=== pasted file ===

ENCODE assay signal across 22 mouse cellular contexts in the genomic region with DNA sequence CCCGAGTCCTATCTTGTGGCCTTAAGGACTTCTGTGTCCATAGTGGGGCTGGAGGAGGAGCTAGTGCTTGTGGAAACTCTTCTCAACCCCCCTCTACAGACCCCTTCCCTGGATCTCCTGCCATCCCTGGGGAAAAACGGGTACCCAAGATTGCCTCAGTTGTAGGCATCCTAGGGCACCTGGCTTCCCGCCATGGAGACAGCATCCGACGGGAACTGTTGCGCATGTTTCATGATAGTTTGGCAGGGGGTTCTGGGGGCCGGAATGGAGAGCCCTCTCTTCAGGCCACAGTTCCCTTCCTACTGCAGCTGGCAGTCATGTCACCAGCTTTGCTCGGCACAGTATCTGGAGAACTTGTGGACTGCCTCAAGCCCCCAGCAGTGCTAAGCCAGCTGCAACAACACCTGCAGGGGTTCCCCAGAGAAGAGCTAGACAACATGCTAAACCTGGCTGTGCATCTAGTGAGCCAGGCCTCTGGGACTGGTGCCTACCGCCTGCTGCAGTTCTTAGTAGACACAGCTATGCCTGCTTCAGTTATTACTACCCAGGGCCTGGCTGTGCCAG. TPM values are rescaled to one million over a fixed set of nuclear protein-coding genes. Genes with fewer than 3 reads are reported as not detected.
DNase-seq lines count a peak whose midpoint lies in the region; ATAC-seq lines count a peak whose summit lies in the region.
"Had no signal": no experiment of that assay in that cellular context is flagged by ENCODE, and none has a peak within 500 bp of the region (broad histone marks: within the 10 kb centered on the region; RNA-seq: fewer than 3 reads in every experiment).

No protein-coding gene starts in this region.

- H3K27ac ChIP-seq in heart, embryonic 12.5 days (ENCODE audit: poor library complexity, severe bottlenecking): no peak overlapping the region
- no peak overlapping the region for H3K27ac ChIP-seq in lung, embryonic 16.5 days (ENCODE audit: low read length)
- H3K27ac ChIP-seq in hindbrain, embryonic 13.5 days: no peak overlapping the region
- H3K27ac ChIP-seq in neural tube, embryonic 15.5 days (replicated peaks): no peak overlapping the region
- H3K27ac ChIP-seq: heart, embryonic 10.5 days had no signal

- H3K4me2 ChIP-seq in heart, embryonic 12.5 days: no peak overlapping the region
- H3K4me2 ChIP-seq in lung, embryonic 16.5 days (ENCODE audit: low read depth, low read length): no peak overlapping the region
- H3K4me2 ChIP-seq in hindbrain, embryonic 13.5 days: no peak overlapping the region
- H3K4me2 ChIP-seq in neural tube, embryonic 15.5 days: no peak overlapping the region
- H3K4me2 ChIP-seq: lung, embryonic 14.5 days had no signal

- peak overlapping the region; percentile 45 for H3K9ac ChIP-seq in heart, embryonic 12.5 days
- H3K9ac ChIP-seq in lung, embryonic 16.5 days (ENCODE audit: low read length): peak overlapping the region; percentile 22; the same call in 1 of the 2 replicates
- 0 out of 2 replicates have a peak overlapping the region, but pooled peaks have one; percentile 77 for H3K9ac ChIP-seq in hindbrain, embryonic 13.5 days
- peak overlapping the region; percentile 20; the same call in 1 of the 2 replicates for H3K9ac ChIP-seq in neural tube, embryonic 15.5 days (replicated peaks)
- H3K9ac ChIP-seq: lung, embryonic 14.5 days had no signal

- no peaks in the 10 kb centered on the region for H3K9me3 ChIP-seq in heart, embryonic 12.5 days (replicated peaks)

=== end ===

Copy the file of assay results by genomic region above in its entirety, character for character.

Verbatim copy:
ENCODE assay signal across 22 mouse cellular contexts in the genomic region with DNA sequence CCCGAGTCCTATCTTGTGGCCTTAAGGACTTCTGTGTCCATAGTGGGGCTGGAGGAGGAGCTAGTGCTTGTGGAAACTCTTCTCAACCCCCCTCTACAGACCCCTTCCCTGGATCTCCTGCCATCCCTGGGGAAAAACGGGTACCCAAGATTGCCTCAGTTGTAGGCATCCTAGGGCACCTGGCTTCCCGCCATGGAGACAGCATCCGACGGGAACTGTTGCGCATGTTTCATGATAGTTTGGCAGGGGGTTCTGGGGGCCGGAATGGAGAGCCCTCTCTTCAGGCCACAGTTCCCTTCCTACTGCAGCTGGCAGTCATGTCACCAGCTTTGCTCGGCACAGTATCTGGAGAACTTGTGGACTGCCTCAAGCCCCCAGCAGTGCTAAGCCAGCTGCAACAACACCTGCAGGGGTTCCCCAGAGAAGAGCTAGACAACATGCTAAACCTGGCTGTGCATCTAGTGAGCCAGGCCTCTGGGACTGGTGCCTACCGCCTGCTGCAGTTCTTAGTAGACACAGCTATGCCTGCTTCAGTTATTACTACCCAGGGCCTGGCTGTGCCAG. TPM values are rescaled to one million over a fixed set of nuclear protein-coding genes. Genes with fewer than 3 reads are reported as not detected.
DNase-seq lines count a peak whose midpoint lies in the region; ATAC-seq lines count a peak whose summit lies in the region.
"Had no signal": no experiment of that assay in that cellular context is flagged by ENCODE, and none has a peak within 500 bp of the region (broad histone marks: within the 10 kb centered on the region; RNA-seq: fewer than 3 reads in every experiment).

No protein-coding gene starts in this region.

- H3K27ac ChIP-seq in heart, embryonic 12.5 days (ENCODE audit: poor library complexity, severe bottlenecking): no peak overlapping the region
- no peak overlapping the region for H3K27ac ChIP-seq in lung, embryonic 16.5 days (ENCODE audit: low read length)
- H3K27ac ChIP-seq in hindbrain, embryonic 13.5 days: no peak overlapping the region
- H3K27ac ChIP-seq in neural tube, embryonic 15.5 days (replicated peaks): no peak overlapping the region
- H3K27ac ChIP-seq: heart, embryonic 10.5 days had no signal

- H3K4me2 ChIP-seq in heart, embryonic 12.5 days: no peak overlapping the region
- H3K4me2 ChIP-seq in lung, embryonic 16.5 days (ENCODE audit: low read depth, low read length): no peak overlapping the region
- H3K4me2 ChIP-seq in hindbrain, embryonic 13.5 days: no peak overlapping the region
- H3K4me2 ChIP-seq in neural tube, embryonic 15.5 days: no peak overlapping the region
- H3K4me2 ChIP-seq: lung, embryonic 14.5 days had no signal

- peak overlapping the region; percentile 45 for H3K9ac ChIP-seq in heart, embryonic 12.5 days
- H3K9ac ChIP-seq in lung, embryonic 16.5 days (ENCODE audit: low read length): peak overlapping the region; percentile 22; the same call in 1 of the 2 replicates
- 0 out of 2 replicates have a peak overlapping the region, but pooled peaks have one; percentile 77 for H3K9ac ChIP-seq in hindbrain, embryonic 13.5 days
- peak overlapping the region; percentile 20; the same call in 1 of the 2 replicates for H3K9ac ChIP-seq in neural tube, embryonic 15.5 days (replicated peaks)
- H3K9ac ChIP-seq: lung, embryonic 14.5 days had no signal

- no peaks in the 10 kb centered on the region for H3K9me3 ChIP-seq in heart, embryonic 12.5 days (replicated peaks)